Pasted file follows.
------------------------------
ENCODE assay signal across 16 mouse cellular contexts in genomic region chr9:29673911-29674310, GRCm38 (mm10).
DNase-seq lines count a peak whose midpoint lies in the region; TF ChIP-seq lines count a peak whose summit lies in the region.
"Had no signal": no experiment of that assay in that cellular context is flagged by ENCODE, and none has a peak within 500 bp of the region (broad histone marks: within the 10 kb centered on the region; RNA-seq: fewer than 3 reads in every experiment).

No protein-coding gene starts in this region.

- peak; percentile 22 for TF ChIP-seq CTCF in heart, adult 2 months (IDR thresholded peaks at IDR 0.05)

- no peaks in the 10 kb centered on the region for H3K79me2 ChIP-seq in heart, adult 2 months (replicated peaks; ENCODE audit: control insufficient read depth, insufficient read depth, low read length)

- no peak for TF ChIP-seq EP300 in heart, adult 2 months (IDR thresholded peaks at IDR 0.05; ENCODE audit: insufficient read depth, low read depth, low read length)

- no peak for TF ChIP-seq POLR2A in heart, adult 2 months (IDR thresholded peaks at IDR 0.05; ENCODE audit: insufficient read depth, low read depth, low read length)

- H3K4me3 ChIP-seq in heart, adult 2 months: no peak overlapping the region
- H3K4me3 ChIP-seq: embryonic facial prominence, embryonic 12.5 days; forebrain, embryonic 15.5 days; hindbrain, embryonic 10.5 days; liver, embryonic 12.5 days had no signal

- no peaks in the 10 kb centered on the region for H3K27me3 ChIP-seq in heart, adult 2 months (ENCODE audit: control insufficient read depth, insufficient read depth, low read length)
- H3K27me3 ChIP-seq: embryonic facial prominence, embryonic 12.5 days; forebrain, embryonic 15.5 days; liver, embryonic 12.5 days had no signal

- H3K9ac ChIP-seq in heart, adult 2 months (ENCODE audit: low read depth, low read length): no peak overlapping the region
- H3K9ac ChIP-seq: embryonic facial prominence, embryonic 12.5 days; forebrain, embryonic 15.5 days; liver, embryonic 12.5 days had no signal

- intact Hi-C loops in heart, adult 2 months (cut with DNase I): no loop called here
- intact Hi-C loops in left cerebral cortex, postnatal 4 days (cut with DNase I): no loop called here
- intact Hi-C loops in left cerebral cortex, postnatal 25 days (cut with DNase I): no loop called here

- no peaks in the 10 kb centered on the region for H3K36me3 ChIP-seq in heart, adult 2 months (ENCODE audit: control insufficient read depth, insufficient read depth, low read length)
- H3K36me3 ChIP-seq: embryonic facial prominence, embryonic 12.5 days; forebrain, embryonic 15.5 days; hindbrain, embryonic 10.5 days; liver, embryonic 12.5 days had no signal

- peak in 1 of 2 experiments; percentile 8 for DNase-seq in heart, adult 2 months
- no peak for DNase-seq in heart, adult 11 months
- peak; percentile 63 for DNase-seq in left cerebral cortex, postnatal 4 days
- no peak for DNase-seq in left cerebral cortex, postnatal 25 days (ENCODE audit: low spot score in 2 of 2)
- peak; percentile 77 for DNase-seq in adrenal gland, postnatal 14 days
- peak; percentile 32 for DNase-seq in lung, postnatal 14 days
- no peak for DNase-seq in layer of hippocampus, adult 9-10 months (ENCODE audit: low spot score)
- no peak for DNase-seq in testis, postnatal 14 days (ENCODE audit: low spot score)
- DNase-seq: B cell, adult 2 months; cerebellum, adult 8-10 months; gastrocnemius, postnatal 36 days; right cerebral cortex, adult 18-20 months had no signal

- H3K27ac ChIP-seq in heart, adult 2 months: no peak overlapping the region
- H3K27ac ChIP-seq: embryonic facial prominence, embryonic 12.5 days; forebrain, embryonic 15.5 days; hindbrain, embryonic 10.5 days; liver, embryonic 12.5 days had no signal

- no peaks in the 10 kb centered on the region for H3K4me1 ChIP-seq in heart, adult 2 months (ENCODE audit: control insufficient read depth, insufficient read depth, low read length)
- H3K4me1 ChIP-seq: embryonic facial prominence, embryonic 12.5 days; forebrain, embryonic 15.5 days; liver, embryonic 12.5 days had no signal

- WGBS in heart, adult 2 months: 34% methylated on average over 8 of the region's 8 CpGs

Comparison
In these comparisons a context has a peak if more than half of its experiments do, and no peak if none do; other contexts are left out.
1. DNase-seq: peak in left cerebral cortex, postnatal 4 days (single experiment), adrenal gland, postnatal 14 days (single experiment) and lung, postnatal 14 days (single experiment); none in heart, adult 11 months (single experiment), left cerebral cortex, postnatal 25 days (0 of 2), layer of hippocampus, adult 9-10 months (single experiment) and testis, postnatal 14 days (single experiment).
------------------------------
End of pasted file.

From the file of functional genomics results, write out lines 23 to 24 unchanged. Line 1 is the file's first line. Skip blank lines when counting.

- no peak for DNase-seq in left cerebral cortex, postnatal 25 days (ENCODE audit: low spot score in 2 of 2)
- peak; percentile 77 for DNase-seq in adrenal gland, postnatal 14 days